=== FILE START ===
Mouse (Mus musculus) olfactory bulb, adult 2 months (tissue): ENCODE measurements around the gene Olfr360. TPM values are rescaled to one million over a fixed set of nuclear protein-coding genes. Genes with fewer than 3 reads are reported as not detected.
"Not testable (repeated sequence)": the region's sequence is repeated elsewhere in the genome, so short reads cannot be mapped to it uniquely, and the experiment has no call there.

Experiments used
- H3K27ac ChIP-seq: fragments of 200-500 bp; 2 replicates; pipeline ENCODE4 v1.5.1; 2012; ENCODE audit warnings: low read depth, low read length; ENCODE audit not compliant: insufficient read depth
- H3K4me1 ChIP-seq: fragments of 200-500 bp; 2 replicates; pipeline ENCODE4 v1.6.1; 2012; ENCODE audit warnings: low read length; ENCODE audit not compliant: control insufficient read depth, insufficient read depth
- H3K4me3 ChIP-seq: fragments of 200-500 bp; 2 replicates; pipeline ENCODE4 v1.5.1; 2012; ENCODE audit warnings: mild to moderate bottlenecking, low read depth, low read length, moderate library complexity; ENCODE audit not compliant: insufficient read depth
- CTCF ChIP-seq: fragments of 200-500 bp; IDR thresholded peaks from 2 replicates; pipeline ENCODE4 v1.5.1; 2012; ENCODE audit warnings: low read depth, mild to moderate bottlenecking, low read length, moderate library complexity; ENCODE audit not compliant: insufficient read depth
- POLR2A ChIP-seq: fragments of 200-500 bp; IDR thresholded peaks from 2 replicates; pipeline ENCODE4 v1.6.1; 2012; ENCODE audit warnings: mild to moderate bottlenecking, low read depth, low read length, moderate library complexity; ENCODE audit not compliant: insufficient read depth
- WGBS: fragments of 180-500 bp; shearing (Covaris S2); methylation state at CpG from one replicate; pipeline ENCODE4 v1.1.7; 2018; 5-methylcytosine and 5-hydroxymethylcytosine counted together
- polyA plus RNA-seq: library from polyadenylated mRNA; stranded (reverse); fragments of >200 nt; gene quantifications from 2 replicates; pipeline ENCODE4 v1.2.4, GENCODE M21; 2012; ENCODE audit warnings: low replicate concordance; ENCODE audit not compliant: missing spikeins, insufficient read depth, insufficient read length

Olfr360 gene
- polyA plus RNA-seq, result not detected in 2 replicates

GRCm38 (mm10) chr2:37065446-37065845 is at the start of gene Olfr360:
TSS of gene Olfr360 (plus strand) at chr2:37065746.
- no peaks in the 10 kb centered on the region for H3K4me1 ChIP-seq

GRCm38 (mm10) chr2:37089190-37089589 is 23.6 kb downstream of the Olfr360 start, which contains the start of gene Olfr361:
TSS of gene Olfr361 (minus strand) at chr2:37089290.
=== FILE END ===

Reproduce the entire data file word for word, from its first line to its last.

Mouse (Mus musculus) olfactory bulb, adult 2 months (tissue): ENCODE measurements around the gene Olfr360. TPM values are rescaled to one million over a fixed set of nuclear protein-coding genes. Genes with fewer than 3 reads are reported as not detected.
"Not testable (repeated sequence)": the region's sequence is repeated elsewhere in the genome, so short reads cannot be mapped to it uniquely, and the experiment has no call there.

Experiments used
- H3K27ac ChIP-seq: fragments of 200-500 bp; 2 replicates; pipeline ENCODE4 v1.5.1; 2012; ENCODE audit warnings: low read depth, low read length; ENCODE audit not compliant: insufficient read depth
- H3K4me1 ChIP-seq: fragments of 200-500 bp; 2 replicates; pipeline ENCODE4 v1.6.1; 2012; ENCODE audit warnings: low read length; ENCODE audit not compliant: control insufficient read depth, insufficient read depth
- H3K4me3 ChIP-seq: fragments of 200-500 bp; 2 replicates; pipeline ENCODE4 v1.5.1; 2012; ENCODE audit warnings: mild to moderate bottlenecking, low read depth, low read length, moderate library complexity; ENCODE audit not compliant: insufficient read depth
- CTCF ChIP-seq: fragments of 200-500 bp; IDR thresholded peaks from 2 replicates; pipeline ENCODE4 v1.5.1; 2012; ENCODE audit warnings: low read depth, mild to moderate bottlenecking, low read length, moderate library complexity; ENCODE audit not compliant: insufficient read depth
- POLR2A ChIP-seq: fragments of 200-500 bp; IDR thresholded peaks from 2 replicates; pipeline ENCODE4 v1.6.1; 2012; ENCODE audit warnings: mild to moderate bottlenecking, low read depth, low read length, moderate library complexity; ENCODE audit not compliant: insufficient read depth
- WGBS: fragments of 180-500 bp; shearing (Covaris S2); methylation state at CpG from one replicate; pipeline ENCODE4 v1.1.7; 2018; 5-methylcytosine and 5-hydroxymethylcytosine counted together
- polyA plus RNA-seq: library from polyadenylated mRNA; stranded (reverse); fragments of >200 nt; gene quantifications from 2 replicates; pipeline ENCODE4 v1.2.4, GENCODE M21; 2012; ENCODE audit warnings: low replicate concordance; ENCODE audit not compliant: missing spikeins, insufficient read depth, insufficient read length

Olfr360 gene
- polyA plus RNA-seq, result not detected in 2 replicates

GRCm38 (mm10) chr2:37065446-37065845 is at the start of gene Olfr360:
TSS of gene Olfr360 (plus strand) at chr2:37065746.
- no peaks in the 10 kb centered on the region for H3K4me1 ChIP-seq

GRCm38 (mm10) chr2:37089190-37089589 is 23.6 kb downstream of the Olfr360 start, which contains the start of gene Olfr361:
TSS of gene Olfr361 (minus strand) at chr2:37089290.